The ongoing legal dispute between Park City Mountain Resort and Talisker Land Holdings took another twist this week with a proposal from Vail Resorts to buy the only land that the resort owns outright -- an offer that was flatly rejected by Powdr Corp., the resort's parent company.
A March 25 letter from Vail CEO Rob Katz to Powdr Corp. made the offer to purchase the base area and parking lots without a specific price, only stating that Vail would pay “fair market value” for the property. That land blocks off-mountain access to Park City Mountain Resort. The bulk of the ski area is owned by Talisker and leased to PCMR, but the validity of that lease is the subject of a District Court lawsuit brought by PCMR.
"We have repeatedly made it clear to Vail that PCMR is interested in exploring all possible solutions that will preserve the independence of PCMR as the nation's premier family ski resort,” said Powdr CEO John Cummings in a prepared statement. “What we won't agree to is a Vail takeover. Vail's domination of the ski market in Summit County would be bad for our community, bad for our guests, and bad for our employees.”
Vail Resorts operates neighboring Canyons Resort, which is owned by Talisker and abuts PCMR. According to Katz’ letter, Vail has been trying to get into the Utah ski market by purchasing Canyons since 2007. The Colorado corporation finally purchased a 50-year lease for Canyons in 2012.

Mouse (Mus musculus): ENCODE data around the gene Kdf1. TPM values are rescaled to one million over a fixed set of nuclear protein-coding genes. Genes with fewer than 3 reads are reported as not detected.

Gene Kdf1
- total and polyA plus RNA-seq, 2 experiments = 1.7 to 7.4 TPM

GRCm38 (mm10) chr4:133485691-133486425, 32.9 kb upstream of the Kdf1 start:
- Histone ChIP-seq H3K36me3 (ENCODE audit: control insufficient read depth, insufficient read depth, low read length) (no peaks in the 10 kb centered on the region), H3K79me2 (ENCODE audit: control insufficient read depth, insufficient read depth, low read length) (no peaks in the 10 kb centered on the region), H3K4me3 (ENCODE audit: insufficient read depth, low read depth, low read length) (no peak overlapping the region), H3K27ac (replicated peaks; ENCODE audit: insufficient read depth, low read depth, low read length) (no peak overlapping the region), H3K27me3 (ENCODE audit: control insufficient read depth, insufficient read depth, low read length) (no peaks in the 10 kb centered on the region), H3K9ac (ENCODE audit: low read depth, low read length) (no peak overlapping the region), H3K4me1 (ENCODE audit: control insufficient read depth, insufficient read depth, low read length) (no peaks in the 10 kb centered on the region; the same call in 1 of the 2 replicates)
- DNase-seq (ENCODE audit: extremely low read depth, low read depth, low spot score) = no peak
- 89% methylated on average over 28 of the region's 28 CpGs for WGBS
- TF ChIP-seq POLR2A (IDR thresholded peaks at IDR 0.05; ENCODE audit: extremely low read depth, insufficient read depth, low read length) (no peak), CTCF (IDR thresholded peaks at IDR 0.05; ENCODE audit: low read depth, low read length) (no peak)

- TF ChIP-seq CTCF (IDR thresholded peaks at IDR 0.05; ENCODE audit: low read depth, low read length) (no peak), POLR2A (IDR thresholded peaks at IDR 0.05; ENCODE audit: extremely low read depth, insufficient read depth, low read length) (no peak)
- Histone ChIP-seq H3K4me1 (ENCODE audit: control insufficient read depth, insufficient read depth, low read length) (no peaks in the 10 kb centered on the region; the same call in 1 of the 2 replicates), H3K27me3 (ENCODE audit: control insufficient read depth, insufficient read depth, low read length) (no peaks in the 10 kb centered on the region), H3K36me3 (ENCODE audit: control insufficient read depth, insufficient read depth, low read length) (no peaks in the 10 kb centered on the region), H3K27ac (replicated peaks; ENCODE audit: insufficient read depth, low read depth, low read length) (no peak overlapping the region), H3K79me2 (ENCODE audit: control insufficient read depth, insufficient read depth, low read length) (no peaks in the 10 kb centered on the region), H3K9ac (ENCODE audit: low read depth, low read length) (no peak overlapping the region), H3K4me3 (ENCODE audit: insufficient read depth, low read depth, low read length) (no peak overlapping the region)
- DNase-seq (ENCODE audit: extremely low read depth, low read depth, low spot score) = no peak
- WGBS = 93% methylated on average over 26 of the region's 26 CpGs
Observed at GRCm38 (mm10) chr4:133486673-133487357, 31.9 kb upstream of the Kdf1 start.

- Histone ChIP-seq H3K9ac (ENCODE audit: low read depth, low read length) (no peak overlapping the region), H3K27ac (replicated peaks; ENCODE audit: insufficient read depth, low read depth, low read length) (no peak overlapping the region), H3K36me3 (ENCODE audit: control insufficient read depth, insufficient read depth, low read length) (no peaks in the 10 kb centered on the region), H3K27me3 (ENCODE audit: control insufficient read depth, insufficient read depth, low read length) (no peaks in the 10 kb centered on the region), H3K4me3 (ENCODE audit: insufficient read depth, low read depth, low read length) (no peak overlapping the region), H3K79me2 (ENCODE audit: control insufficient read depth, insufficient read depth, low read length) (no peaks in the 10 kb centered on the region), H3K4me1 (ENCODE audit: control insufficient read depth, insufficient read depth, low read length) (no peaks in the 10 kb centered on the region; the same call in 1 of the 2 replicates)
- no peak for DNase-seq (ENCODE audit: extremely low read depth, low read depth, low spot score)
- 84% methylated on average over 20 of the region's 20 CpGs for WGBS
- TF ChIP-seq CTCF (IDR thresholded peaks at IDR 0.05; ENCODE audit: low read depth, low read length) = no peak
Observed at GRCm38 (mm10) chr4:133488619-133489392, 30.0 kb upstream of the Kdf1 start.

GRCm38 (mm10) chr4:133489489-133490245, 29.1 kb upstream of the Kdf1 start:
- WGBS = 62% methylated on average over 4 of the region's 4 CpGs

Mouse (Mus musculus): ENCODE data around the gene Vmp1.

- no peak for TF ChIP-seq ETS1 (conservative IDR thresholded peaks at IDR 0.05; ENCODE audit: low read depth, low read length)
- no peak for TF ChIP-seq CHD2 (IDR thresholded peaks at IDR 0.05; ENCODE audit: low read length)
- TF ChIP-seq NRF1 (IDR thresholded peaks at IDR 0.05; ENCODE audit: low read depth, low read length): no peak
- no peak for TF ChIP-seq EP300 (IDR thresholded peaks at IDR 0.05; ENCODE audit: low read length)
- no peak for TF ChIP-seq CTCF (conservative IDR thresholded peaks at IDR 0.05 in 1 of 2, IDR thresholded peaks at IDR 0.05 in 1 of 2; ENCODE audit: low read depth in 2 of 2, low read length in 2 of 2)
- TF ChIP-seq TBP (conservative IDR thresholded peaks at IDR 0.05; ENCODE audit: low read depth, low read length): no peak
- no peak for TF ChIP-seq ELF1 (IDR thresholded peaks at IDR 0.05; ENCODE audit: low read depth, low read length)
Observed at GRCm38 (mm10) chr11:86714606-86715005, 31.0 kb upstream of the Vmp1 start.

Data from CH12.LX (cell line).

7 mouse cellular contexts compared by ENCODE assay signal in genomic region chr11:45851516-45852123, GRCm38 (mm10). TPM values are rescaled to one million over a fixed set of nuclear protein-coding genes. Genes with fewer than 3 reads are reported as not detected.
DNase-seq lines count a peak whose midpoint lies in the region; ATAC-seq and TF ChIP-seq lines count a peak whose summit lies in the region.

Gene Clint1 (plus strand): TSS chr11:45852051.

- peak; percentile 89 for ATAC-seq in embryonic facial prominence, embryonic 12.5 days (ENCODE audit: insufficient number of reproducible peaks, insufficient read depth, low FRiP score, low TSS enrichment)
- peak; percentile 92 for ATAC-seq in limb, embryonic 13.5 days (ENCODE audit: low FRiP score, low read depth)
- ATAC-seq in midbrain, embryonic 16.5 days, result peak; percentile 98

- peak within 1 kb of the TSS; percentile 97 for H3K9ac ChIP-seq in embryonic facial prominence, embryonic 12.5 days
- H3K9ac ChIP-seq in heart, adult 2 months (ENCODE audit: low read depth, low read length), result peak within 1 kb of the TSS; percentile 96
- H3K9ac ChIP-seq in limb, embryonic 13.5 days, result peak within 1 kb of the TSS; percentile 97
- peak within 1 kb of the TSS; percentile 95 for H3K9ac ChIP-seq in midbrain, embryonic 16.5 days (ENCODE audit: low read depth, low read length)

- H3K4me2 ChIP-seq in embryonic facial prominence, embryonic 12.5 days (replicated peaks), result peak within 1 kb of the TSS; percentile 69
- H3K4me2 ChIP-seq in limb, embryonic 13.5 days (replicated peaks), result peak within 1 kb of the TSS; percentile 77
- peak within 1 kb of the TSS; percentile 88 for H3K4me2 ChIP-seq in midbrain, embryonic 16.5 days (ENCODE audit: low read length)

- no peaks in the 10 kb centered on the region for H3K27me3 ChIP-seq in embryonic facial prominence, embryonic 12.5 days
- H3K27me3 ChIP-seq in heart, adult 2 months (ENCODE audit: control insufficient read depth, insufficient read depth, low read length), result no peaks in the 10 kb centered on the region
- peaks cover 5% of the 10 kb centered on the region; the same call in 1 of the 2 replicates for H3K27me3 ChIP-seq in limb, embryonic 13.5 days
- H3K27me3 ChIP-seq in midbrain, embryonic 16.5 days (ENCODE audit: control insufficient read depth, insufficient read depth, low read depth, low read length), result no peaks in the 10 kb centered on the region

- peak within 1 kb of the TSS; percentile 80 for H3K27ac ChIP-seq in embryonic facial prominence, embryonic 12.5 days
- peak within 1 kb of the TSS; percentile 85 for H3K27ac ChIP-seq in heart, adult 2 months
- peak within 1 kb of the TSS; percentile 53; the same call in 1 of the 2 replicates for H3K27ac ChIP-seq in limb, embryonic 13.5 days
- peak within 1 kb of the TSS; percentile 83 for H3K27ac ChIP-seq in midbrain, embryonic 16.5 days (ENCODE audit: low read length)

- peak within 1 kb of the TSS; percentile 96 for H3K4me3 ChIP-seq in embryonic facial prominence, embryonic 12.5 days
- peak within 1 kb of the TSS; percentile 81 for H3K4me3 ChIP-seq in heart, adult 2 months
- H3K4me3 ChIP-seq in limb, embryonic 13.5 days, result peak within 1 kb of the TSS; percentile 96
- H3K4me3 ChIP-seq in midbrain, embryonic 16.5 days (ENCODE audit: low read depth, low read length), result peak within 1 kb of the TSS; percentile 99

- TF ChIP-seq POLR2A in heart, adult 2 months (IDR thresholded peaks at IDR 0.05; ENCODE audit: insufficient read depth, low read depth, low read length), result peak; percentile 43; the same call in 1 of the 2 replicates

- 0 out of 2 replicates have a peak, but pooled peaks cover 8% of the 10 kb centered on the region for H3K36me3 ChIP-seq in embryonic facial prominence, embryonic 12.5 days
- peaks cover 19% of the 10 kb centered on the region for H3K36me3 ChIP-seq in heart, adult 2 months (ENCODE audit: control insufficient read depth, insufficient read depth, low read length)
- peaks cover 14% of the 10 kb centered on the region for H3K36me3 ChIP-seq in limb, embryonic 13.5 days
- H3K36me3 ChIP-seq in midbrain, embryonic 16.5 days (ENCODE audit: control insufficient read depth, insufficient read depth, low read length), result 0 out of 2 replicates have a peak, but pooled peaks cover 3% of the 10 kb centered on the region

The offer and rejections come as the two parties have completed the deposition phase of their lawsuit and head back into Summit County District Court next week for another round of hearings.
In his letter, Katz acknowledges that Talisker-Vail might lose in court, but he was emphatic about what will happen if his side prevails.
"However, if a Court ultimately rules that PCMR's lease has expired, then Vail will become Talisker's tenant on that land and it is absolutely our intention to utilize and operate that terrain, which was Talisker's intent in leasing it to us," the letter said.
The lawsuit centers on PCMR's lease of some 3,000 acres underlying most of the resort's skiable terrain. Talisker contends PCMR did not renew the lease before a 2011 deadline while PCMR says it did.
This latest chapter in the dispute comes on the heels of the announcement of Ski Utah’s conceptual plan to link the seven Wasatch Mountain resorts through a series of chairlifts and, in the case of Canyons and Park City Mountain Resort, dropping barrier ropes between the areas.
To read Katz’ letter, click here.
Photo: Park City Mountain Resort (Facebook)